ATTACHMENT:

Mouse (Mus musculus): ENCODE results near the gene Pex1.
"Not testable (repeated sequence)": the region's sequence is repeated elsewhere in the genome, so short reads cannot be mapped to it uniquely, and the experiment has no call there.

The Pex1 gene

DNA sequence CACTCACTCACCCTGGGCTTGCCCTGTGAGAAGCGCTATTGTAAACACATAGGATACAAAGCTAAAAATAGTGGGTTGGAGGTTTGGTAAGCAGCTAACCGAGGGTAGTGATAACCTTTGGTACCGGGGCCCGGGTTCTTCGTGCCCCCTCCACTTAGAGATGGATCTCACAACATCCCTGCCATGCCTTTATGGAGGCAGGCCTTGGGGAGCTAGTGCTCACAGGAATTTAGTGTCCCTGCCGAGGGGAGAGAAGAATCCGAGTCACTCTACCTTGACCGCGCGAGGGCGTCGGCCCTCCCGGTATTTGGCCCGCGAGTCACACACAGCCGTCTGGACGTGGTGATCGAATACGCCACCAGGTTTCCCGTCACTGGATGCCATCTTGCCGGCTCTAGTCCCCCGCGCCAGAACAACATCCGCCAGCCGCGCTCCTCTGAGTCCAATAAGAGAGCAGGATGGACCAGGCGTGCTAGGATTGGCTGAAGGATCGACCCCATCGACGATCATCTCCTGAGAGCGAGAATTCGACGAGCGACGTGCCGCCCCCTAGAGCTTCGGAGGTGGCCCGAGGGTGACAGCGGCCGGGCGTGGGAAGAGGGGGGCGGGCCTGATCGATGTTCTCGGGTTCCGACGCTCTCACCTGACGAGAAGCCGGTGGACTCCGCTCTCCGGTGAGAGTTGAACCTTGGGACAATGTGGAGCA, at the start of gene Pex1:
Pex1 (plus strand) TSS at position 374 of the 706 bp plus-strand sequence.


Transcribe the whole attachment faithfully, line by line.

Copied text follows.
Mouse (Mus musculus): ENCODE results near the gene Pex1.
"Not testable (repeated sequence)": the region's sequence is repeated elsewhere in the genome, so short reads cannot be mapped to it uniquely, and the experiment has no call there.

The Pex1 gene

DNA sequence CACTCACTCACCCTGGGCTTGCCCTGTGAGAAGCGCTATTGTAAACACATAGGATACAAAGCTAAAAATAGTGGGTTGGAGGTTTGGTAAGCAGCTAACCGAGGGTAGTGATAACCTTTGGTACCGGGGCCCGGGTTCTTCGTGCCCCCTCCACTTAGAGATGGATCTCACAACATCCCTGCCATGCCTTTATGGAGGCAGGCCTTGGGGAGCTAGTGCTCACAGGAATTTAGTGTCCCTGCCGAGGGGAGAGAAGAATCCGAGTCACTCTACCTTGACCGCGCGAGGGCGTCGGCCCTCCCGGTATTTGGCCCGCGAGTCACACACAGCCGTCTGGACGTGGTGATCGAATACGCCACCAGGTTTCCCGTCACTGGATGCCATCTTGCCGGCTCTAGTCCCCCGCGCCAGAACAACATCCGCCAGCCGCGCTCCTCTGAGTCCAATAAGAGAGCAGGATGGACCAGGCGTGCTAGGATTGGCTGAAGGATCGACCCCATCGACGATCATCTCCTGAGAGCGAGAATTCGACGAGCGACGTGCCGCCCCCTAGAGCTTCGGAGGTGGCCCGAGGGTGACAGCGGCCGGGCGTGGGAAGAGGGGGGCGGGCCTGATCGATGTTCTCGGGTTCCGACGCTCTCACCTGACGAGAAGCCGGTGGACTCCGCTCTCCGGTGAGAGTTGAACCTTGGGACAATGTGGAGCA, at the start of gene Pex1:
Pex1 (plus strand) TSS at position 374 of the 706 bp plus-strand sequence.